Who was Rosamond Astor?

The SS Switzerland arrived at the Port of Philadelphia on August 24, 1892 carrying Rosalie Nahodil and her four children. For many years, the passenger list announcing her arrival would be the earliest record to be found for Rosalie, who is most commonly known as Rosamond. The difficulty in researching Rosalie stems from almost every document having a slightly different name. The ten variations of Rosamond’s first name include: Rose, Rosa, Rosia, Rosie, Rosalia, Rosalie, Rosamond, Rosamund, Rosemond, and Rosmond. Do you know which name was given to her at birth?

Death certificates and obituaries for Rosamond and many of her children provide an array of maiden names for Rosamond: Arusta, Astor, Austro, Austruia, and Estorkia (?).

Of the sources documenting snippets of Rosamond’s life, only one was provided by her. In 1906, Rosamond was the informant providing information for the death certificate of her daughter Francis. The name she provided as her maiden name was Rosa Estorkia (?). This is the only primary source record found with Rosamond’s name after she immigrated. To further complicate matters, on a number of death certificates where one of her children was the informant, “can’t say” was written in response to being asked for Rosamond’s maiden name.

Name and birthplace provided by Rosamond on death certificate.

Enough background, let’s get to the reason for this post.

Friends, family, fellow searchers…it is my great pleasure to introduce you to Rosamund Julianna Oesterreicher. Would you like another surprise? Then let me also introduce you to Rosamund’s parents, Franz Oesterreicher and Marie Brumbauer. Rosamund was born in 1860 and was baptized in the Roman Catholic Church. At the time of Rosamund’s birth and baptism, the family lived in Ruszkabánya, a commune in Western Romania. The baptism record shows that Franz was a shopkeeper, though it is unknown what type of shop.

Birth and baptism record for Rosamund Oesterreicher. Ancestry.com. Records are in Latin.

In late 1883, Rosamund and Rudolf Nahodil are found in Petroșani, Hunedoara County, Transylvania, Romania where the birth, baptism, and death of their son Antonius are among the records of the Roman Catholic Church.

A view of Petroșani, Transylvania. This community appears similar to the community of Shamokin, Pennsylvania, where they made their home in the U.S.

You may be asking yourself how Oesterreicher becomes Astor. I cannot provide an absolutely positive answer how the change occurred, but I can provide what I have found for you to interpret.

  • Oesterreicher is not only a surname that literally means “one from Austria,” but it is also the German word for Austria.
  • Although Rosamund arrived in the United States in 1892, the 1900 US Federal Census shows that she did not speak English.
  • As a final surprise, I am including an audio recording of what Rosamund’s name would have sounded like in her native German language. After listening to this, consider how Oesterreicher may be shortened upon arriving in America.
An audio introduction to Rosamund Oesterreicher by Jennifer Fidder.

Did these factors play a part in the variations in her maiden name? Was her maiden name Americanized? Did her English-speaking children not fully understand the pronunciation? Maybe she rarely mentioned her maiden name.

If you knew Rosamund (Oesterreicher) Nahodil and have memories that you would like to share, please email findingmydead@gmail.com. I would love to learn more about this woman from those who knew her directly.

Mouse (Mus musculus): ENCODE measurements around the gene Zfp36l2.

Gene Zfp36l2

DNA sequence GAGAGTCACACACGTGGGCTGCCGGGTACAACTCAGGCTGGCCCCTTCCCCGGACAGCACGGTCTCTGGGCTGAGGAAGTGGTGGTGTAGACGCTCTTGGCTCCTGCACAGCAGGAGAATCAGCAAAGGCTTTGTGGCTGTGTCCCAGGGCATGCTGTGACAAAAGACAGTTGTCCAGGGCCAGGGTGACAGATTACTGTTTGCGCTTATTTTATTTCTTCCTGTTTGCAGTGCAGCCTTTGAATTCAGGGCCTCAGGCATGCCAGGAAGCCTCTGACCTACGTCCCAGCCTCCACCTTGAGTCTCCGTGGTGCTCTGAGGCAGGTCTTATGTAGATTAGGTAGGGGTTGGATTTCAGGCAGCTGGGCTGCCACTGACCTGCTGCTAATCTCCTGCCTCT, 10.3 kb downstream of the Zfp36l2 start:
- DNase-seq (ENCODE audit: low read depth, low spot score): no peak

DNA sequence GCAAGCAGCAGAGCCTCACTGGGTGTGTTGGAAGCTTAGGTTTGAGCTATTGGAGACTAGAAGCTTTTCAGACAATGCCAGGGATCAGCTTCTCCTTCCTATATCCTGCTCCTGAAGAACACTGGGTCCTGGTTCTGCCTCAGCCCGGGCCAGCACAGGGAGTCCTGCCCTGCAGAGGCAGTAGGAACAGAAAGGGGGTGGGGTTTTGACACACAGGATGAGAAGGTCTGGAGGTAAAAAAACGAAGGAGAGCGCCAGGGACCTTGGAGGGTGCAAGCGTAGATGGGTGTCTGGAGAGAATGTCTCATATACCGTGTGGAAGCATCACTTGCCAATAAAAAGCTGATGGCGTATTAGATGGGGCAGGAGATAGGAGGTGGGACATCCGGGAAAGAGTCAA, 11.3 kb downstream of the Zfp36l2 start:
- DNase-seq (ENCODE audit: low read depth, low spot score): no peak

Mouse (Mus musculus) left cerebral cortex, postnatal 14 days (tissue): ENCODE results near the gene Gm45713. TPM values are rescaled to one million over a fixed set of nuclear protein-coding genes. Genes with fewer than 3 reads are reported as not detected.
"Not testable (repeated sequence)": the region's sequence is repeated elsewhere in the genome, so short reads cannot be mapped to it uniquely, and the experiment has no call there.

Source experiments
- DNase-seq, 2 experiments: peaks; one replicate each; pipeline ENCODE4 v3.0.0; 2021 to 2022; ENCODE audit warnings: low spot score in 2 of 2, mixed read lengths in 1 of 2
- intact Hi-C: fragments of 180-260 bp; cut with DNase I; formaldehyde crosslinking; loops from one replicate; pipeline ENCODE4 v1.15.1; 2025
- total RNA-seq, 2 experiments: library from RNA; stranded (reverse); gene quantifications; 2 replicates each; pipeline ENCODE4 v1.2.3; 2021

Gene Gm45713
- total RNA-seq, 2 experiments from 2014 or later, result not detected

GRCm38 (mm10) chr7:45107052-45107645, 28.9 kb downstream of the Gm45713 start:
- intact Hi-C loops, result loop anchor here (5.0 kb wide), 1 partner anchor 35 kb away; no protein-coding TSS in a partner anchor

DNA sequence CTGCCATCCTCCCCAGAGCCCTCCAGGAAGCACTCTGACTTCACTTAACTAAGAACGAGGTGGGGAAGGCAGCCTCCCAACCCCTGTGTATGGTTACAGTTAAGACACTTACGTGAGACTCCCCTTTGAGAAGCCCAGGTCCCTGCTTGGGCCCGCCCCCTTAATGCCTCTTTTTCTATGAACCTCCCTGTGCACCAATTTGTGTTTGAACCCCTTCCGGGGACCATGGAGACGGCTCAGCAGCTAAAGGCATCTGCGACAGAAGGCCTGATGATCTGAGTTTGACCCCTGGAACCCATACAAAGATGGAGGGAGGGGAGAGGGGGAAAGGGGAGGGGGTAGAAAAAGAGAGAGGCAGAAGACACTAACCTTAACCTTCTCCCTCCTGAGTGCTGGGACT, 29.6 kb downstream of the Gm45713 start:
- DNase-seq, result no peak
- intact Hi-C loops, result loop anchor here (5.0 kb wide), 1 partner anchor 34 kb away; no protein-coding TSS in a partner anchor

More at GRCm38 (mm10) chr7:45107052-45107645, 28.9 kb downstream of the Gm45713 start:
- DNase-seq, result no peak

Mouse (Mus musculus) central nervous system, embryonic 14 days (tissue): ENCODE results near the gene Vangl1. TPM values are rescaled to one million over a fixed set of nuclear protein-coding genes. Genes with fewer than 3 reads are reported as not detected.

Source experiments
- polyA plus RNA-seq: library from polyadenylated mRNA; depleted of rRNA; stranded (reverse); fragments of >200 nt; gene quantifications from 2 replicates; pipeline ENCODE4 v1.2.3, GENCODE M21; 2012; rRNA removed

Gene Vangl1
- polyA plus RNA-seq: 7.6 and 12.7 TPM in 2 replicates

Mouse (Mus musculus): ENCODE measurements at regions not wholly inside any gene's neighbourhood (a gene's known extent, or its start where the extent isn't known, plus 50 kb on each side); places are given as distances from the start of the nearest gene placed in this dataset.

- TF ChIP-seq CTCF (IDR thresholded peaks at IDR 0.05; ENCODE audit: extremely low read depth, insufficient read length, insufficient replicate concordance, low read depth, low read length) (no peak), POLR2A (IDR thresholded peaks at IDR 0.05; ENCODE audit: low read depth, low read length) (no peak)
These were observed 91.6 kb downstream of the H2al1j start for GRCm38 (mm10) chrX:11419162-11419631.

I would like to give a special thank you to Jennifer Fidder for her kindness in making this post’s audio introduction to Rosamund for us.

52 Ancestors: #1 George Rudolph Nahodil

 

I was reading through my normal blogs yesterday when something caught my eye…”52 Ancestors in 52 Weeks”.  So I headed over to Amy Johnson Crow’s site at http://www.nostorytoosmall.com/posts/challenge-52-ancestors-in-52-weeks/ to read more about her challenge for 2014.  One blog post for a specific ancestor each week… I should be able to swing once a week even with the upcoming move.

 

Since my Pop was always my favorite, it seems fitting that he should be my number 1 post.  My grandfather, George Rudolph Nahodil, was an amazing man.  He was a family man.  He was a hard working man.  He was a caring man.  He was a funny man.

 

Rudy, as George was known by his entire life, had a great sense of humor.  I imagine it must have started as a young boy as he listed his occupation as an “Actor” on his World War II enlistment record in 1942 when he was just 19 years of age (or so he claimed); Rudy’s actual occupation was as a laborer in the anthracite coal mines of central Pennsylvania.

George Rudolph Nahodil - a sampling of the ears

George Rudolph Nahodil – a sampling of the ears

The Nahodil family was blessed with big, beautiful (uh, did I really just say that?) ears.  The ears of the earlier generations were so distinctive that you could pick a Nahodil our in a crowd without even knowing him.  While my actor grandfather was overseas in the military, he must have spent his downtime perfecting his signature move known as the ear wiggle.  He loved to perform this move for us kids, especially when other adults were around but not looking…we broke out in giggle fits every time.  We all wanted to learn this skill and spent a great deal of time practicing but nobody has ever done it as well as Rudy; I’ll turn 40 next week and still catch myself “practicing”.

 

Rudy was the consummate joker and all people and places were fair game.  Dragging his leg behind him as a zombie might was not uncommon while out shopping with the kids and other adults.  This was hysterical when I was a child but I now I cannot help but think of how mortified his wife must have been…still makes me chuckle.